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Development, Implementation and Evaluation of an Educational Intervention to Prevent Low Speed Vehicle Run-Over Events: Lessons Learned

1
Centre for Children’s Burns and Trauma Research, Lady Cilento Children’s Hospital, South Brisbane, QLD 4101, Australia
2
School of Nursing, Queensland University of Technology, Brisbane, QLD 4059, Australia
3
School of Public Health, Tropical Medicine and Rehabilitation Sciences, James Cook University, Townsville, QLD 4810, Australia
4
Faculty of Medicine, University of Queensland, Australia, Herston, QLD 4006, Australia
5
School of Rural Health, Charles Sturt University, Bathurst, NSW 2795, Australia
*
Author to whom correspondence should be addressed.
Int. J. Environ. Res. Public Health 2018, 15(4), 685; https://doi.org/10.3390/ijerph15040685
Received: 9 March 2018 / Revised: 1 April 2018 / Accepted: 3 April 2018 / Published: 5 April 2018
There is a growing body of literature regarding low speed vehicle runover (LSVRO) events among children. To date, no literature exists on evaluation of interventions to address this serious childhood injury. Knowledge, attitudes, and behaviour regarding LSVROs were assessed via survey at a shopping centre (pre-intervention), then five months later (post-intervention), to investigate the effect of a population level educational intervention in Queensland, Australia. Participants’ knowledge regarding frequency of LSVRO events was poor. No participant demonstrated ‘adequate behaviour’ in relation to four safe driveway behaviours pre-intervention; this increased at post-intervention (p < 0.05). Most of the sample perceived other’s driveway behaviour as inadequate, and this reduced significantly (<0.05). Perceived effectiveness of LSVRO prevention strategies increased from pre- to post-intervention, but not significantly. TV was the greatest source of knowledge regarding LSVROs pre- and post-intervention. This study provides some evidence that the educational campaign and opportunistic media engagement were successful in increasing awareness and improving behaviour regarding LSVROs. While there are several limitations to this study, our experience reflects the ‘real-world’ challenges associated with implementing prevention strategies. We suggest a multi-faceted approach involving media (including social media), legislative changes, subsidies (for reversing cameras), and education to prevent LSVROs. View Full-Text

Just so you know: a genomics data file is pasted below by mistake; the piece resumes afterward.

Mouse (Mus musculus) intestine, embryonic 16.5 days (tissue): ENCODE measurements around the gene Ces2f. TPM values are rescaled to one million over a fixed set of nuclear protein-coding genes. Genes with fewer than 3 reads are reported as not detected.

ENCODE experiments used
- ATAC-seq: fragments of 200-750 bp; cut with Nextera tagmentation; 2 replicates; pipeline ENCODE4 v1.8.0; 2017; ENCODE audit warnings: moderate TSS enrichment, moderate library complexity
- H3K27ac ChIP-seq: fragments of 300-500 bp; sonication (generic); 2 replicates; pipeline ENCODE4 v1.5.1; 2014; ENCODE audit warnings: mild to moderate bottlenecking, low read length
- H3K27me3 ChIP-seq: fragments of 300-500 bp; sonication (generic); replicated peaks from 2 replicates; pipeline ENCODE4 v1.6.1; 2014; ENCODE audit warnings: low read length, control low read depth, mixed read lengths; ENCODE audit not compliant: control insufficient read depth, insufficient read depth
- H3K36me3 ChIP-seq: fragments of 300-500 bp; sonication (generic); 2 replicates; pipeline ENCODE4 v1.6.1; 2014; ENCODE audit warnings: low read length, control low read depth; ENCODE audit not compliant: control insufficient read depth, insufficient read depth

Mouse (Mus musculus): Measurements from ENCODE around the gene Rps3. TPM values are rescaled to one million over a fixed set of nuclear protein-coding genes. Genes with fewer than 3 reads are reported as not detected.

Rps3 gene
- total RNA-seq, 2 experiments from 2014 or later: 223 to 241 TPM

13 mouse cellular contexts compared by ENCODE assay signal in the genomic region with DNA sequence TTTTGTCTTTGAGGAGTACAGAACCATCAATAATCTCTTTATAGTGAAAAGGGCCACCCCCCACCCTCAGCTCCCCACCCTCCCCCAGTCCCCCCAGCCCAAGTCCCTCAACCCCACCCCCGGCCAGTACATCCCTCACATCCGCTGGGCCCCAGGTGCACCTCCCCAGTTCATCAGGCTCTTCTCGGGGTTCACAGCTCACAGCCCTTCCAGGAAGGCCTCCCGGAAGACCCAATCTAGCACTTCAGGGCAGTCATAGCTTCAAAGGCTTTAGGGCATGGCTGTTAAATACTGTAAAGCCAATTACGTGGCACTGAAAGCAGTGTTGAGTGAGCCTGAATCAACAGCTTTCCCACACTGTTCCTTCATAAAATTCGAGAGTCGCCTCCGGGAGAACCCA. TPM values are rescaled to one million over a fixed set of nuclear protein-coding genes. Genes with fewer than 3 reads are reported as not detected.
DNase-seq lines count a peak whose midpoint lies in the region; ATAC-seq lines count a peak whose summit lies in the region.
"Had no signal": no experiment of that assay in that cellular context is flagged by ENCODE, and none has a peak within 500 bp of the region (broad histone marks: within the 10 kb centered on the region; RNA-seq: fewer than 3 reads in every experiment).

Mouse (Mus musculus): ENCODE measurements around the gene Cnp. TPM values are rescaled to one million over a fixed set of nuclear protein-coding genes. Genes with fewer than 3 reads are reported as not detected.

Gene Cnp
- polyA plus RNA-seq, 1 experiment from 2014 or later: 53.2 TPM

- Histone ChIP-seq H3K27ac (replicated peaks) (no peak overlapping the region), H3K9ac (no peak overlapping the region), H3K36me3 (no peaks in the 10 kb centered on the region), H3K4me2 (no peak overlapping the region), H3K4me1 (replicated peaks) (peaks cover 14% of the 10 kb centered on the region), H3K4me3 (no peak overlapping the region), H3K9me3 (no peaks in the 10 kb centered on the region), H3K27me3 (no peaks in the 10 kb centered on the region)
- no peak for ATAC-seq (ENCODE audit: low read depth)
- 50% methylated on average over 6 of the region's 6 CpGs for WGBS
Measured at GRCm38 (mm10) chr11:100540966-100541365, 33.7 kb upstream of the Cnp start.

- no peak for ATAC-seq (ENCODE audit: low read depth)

Keywords: low speed vehicle runover (LSVRO); child; adolescent; educational intervention; injury prevention and control; transport low speed vehicle runover (LSVRO); child; adolescent; educational intervention; injury prevention and control; transport
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Griffin, B.; Watt, K.; Kimble, R.; Shields, L. Development, Implementation and Evaluation of an Educational Intervention to Prevent Low Speed Vehicle Run-Over Events: Lessons Learned. Int. J. Environ. Res. Public Health 2018, 15, 685.

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